The spacing on the splitter rack was a concious decision to make a little more working space on the front and back. This rack doesn't see incredibly hard duty in transit so the pairs of bolts are enough to hold things. It's not getting loaded into semi's by Teamsters/IATSE roadies.  If/when it gets expanded, things will be rearranged to a tighter spacing and  fully secured with 4 bolts per unit.  I don't consider the SKB cases hard duty by any stretch, certainly not in the Anvil ATA class like some other cases around here, but for my purposes it's fine and they aren't heavy like the Anvils are.  My UPS is in an Anvil 2U and you know it when you pick it up.  The SKB stacking form does make it easy to mount different units on top of each other, ie, remote controlled preamp/distro rack on top of the splitter.

To me, the tight spacing is just another indication that the splitters are not designed toi be professional (road) quality. They're designed to be installed and not moved. And no, I don't regard the SKB cases as being road quality, either. Or course they are one heck of a lot lighter and cheaper, and they do stack nicely.

As far as the "not retting loaded into semis by Teamsters and IATSE stage crews", haven't you ever worked in a city (like Cleveland, IIRC) where they WILL NOT let you move your own cases under penalty of hefty fines? They just don't give you the option in some places. (At least not unless the unions have changed drastically in recent years...)
 

Last Edited By: John Eppstein Nov 21 15 5:51 PM. Edited 1 time.

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crandallwarren

Tin Man

Posts: 16 Member Since:17/11/2014

#28 [url]

Dec 7 15 5:02 PM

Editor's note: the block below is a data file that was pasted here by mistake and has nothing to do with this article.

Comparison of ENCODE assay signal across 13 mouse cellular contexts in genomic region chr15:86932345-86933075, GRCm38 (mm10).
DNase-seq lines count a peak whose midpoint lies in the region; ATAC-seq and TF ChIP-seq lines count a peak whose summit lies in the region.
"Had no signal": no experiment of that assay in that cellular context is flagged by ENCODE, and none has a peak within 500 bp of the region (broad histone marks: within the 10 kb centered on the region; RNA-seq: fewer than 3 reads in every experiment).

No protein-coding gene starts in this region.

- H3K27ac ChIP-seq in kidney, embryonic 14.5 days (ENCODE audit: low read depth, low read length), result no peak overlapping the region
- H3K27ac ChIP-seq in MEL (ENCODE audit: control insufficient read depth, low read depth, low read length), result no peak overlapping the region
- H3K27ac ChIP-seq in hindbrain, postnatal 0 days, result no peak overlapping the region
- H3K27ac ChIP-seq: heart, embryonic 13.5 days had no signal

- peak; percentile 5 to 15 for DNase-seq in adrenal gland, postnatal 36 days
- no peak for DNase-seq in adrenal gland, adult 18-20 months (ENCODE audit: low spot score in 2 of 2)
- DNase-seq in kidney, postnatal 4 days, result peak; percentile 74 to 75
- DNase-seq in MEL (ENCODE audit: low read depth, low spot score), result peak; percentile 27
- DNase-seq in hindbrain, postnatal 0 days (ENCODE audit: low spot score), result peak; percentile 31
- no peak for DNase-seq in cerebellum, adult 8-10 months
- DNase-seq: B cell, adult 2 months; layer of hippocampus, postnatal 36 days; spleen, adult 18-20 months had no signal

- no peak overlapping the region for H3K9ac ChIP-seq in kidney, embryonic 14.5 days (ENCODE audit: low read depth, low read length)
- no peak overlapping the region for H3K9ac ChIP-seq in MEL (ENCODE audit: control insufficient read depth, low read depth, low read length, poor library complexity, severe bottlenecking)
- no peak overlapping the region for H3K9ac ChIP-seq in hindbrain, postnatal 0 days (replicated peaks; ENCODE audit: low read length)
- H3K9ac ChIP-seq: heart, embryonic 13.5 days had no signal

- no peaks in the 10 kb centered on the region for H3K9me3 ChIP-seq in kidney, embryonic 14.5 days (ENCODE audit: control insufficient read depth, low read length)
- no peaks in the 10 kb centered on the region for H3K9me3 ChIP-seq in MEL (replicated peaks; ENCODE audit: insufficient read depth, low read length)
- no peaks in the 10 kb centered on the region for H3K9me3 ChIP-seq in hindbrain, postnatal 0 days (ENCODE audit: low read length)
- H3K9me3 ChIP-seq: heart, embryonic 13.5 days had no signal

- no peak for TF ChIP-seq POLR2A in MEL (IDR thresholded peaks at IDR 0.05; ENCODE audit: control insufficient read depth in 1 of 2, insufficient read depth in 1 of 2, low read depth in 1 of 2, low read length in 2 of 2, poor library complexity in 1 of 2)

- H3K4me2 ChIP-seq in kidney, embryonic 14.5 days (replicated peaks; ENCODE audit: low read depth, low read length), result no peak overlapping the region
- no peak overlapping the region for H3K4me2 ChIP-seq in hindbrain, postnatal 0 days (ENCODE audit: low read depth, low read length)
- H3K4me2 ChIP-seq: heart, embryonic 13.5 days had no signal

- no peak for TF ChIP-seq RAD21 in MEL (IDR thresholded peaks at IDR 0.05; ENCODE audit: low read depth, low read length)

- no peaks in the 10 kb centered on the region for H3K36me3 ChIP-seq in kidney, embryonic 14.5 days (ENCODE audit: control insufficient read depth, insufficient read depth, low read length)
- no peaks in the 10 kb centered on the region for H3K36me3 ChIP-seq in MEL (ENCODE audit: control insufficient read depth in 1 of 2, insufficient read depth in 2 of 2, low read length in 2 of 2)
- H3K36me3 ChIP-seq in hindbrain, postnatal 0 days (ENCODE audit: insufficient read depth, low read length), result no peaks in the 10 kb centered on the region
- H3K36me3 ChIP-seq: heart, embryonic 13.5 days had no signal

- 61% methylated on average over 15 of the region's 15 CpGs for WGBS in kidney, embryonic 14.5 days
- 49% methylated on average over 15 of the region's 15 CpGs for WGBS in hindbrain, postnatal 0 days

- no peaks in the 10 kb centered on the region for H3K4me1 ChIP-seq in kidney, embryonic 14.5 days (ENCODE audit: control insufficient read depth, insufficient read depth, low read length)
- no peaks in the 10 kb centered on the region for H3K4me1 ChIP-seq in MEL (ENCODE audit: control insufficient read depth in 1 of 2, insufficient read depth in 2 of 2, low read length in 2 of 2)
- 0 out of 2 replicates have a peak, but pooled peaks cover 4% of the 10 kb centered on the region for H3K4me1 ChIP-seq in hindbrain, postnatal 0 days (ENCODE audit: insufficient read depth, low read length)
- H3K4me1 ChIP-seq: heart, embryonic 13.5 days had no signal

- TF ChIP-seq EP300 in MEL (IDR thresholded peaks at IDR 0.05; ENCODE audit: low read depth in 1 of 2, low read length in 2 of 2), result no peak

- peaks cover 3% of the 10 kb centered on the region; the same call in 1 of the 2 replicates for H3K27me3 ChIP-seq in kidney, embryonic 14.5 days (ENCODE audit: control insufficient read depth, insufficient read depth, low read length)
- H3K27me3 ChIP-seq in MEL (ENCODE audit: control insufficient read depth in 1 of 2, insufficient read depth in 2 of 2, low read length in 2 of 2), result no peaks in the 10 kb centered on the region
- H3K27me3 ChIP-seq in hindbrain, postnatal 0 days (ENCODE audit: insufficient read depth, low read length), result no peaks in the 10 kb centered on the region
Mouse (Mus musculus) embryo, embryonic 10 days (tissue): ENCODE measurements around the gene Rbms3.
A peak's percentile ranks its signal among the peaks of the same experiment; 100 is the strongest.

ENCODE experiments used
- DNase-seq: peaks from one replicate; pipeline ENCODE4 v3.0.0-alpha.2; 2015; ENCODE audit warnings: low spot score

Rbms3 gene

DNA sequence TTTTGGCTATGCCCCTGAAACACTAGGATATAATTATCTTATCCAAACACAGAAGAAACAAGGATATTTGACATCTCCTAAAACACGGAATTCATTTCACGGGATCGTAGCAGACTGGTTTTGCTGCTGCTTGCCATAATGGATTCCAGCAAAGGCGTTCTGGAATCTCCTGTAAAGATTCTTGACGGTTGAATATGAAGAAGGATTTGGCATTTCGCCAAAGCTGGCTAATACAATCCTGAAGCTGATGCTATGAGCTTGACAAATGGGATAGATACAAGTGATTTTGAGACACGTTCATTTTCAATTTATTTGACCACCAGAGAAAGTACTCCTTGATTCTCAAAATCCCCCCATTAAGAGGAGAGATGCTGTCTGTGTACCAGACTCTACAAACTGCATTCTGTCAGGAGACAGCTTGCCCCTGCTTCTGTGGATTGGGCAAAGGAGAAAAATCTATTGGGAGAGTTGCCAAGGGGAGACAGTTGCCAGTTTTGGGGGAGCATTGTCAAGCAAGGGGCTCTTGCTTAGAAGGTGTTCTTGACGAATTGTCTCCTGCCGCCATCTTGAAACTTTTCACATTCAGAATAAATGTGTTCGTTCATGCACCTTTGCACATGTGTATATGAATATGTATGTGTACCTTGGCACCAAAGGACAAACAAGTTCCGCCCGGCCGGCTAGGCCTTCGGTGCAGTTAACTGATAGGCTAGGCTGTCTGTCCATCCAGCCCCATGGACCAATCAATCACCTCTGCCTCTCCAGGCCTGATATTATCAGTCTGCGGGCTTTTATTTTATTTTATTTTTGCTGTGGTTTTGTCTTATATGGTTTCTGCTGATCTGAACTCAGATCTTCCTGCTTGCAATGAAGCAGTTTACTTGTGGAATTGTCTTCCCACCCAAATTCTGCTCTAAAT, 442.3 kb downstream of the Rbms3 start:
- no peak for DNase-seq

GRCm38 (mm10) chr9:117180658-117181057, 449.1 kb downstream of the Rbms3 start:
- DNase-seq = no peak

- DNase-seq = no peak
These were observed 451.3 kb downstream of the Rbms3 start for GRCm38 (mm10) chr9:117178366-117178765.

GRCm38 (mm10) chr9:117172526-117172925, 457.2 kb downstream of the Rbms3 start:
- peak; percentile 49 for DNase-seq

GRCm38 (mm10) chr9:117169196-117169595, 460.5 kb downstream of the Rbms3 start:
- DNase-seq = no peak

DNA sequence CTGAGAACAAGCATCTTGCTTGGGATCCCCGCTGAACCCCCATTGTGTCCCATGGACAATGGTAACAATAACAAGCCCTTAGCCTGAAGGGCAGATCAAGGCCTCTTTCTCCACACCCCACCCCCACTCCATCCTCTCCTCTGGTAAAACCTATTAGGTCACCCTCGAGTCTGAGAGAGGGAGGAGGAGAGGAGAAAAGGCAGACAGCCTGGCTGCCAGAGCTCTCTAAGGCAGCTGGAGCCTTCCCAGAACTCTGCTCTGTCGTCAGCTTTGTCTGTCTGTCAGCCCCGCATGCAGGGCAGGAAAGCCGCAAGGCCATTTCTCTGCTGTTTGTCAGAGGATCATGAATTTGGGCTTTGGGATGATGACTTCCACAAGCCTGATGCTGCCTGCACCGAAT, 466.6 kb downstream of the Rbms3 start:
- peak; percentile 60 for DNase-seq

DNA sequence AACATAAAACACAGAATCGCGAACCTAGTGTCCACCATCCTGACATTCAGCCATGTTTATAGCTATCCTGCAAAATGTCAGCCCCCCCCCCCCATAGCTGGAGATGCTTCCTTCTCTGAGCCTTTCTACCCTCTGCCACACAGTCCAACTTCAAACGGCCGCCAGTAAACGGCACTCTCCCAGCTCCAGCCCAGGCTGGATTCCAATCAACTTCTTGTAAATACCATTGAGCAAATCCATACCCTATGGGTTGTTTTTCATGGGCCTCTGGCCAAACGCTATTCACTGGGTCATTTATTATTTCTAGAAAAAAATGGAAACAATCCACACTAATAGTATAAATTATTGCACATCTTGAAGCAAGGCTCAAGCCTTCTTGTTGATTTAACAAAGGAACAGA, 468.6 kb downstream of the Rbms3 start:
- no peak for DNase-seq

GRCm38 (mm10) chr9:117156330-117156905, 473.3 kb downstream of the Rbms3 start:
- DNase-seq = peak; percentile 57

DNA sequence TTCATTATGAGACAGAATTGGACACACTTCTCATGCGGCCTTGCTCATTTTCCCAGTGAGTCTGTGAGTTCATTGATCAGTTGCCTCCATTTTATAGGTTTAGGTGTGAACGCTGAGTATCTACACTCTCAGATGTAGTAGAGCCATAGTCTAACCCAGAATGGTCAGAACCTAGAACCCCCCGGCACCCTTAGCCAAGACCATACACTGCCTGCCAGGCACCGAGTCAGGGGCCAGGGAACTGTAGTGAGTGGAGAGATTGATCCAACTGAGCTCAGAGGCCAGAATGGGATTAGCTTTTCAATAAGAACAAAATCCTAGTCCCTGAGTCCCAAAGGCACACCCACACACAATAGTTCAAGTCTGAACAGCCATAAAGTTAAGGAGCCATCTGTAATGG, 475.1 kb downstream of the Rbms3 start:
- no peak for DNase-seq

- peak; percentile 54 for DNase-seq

jmoran wrote:
Over the years, I've been around the block once or twice with location work running a remote truck and apparently well enough to get a TEC award nomination or two.  It had a 54 input splitter, 3 way out, Jensen transformers and ground lifts on the split legs.  Multipin connectors were the big AMP locking blocks with the lever action, 100', 200' and 250' snakes.

Here are some pictures of my current splitter, a 32 input 2 way split that can be expanded in number of inputs and another leg added for a 3rd output if desired.
Omigosh, it's the dreaded Radial splitter with DB25s, this can't be professional !!!!

Actually it is.  4 units mounted in a 10U SKB crate with 10' and 25' tails on the outputs.  It's really quite simple; all you have to do is provide for stress relief so there is no strain put on the connectors and leave them in place permanently.  The zip tie mounts are doubled up with permanent adhesive and if that's not enough for you, they are center tapped and can be bolted into place such that ripping them out of the wall of the case would be required to do damage.  This tweak is under $10 in parts and takes 30 minutes of your time.

Anyway, just wanted to show that there are professional ways of doing things even if it's not the old skool techniques we are all familiar with.

image
imageimageimage

 

Wow. Thanks very much for the pictures and the explanation. This is very very helpful. I have a big 12U wooden rack that is too unweildy for me if loaded with gear, but would be perfect for doing what you've done here. 

This conversation has been really intersting to follow and I really thank everyone for chiming in. I think that there's a gradiation within the term "road worthy". For instance, there's a difference between touring gear that's loading into a new venue day-in/day-out and a flypack rig being set-up/ operated and packed by the same guy every day. I'm a live guy by day and I've worked with a bunch of different kinds of splitters and quite frankly Whirlwind W4 is not immune from pins breaking or the seals getting messed up, etc. 

As an update to my original post-- I did end up getting 4 Radial 8OX's for a very good price. And I can't speak highly enough about them. I recently used them in a venue where I had been once before. The previous time I had rented a big ramlatch split from a vendor. I had had all kinds of noise problems. This time, with the radials, plugged in at the same position, with the same rig, powered off the same power supply-- I had absolutely zero. With the radials, and transformers like them, there's more going on that just transformers. Anyways-- to me, its worth finding a solution that uses them. At the very lest, I have a splitter that I can load up a flight of stairs by myself and can sit on the top of the FOH console if there's no other option.